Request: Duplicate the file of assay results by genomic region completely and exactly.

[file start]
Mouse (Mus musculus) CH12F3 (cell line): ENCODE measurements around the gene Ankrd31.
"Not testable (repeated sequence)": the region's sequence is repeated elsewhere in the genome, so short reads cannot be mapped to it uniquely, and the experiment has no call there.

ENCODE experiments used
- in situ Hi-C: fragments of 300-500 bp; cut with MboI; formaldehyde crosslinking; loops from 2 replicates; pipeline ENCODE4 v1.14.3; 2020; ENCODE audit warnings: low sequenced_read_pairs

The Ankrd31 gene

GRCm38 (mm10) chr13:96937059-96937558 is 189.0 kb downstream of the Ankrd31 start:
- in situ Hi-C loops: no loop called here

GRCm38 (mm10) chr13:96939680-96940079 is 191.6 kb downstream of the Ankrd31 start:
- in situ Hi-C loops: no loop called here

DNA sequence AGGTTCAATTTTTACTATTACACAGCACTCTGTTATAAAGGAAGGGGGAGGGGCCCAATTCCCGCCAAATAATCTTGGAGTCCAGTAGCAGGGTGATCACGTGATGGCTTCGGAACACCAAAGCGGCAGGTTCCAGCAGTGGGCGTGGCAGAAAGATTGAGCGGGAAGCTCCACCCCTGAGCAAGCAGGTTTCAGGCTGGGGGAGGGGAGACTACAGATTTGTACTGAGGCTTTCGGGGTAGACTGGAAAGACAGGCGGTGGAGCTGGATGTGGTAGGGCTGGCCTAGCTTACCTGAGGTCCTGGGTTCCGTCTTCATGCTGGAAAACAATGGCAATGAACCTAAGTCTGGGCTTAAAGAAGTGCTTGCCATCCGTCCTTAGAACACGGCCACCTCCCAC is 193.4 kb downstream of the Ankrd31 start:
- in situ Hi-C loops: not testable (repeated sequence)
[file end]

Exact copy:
Mouse (Mus musculus) CH12F3 (cell line): ENCODE measurements around the gene Ankrd31.
"Not testable (repeated sequence)": the region's sequence is repeated elsewhere in the genome, so short reads cannot be mapped to it uniquely, and the experiment has no call there.

ENCODE experiments used
- in situ Hi-C: fragments of 300-500 bp; cut with MboI; formaldehyde crosslinking; loops from 2 replicates; pipeline ENCODE4 v1.14.3; 2020; ENCODE audit warnings: low sequenced_read_pairs

The Ankrd31 gene

GRCm38 (mm10) chr13:96937059-96937558 is 189.0 kb downstream of the Ankrd31 start:
- in situ Hi-C loops: no loop called here

GRCm38 (mm10) chr13:96939680-96940079 is 191.6 kb downstream of the Ankrd31 start:
- in situ Hi-C loops: no loop called here

DNA sequence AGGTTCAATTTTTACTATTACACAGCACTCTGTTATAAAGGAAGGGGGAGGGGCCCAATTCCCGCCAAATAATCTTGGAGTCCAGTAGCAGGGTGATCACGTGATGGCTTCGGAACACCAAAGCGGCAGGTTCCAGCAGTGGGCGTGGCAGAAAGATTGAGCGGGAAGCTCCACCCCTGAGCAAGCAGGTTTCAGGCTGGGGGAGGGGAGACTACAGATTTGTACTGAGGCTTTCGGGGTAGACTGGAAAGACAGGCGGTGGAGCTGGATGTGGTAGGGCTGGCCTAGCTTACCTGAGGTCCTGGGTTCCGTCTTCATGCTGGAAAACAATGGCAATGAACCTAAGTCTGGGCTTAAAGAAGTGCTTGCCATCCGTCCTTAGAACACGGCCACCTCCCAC is 193.4 kb downstream of the Ankrd31 start:
- in situ Hi-C loops: not testable (repeated sequence)